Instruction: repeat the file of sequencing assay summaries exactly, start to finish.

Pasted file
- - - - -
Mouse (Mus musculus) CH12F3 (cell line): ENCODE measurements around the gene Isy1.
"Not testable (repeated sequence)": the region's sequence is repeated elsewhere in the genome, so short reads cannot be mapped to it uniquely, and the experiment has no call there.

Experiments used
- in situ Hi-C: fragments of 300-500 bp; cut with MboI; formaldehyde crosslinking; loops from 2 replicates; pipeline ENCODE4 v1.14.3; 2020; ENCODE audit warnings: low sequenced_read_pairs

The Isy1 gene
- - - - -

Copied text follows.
Mouse (Mus musculus) CH12F3 (cell line): ENCODE measurements around the gene Isy1.
"Not testable (repeated sequence)": the region's sequence is repeated elsewhere in the genome, so short reads cannot be mapped to it uniquely, and the experiment has no call there.

Experiments used
- in situ Hi-C: fragments of 300-500 bp; cut with MboI; formaldehyde crosslinking; loops from 2 replicates; pipeline ENCODE4 v1.14.3; 2020; ENCODE audit warnings: low sequenced_read_pairs

The Isy1 gene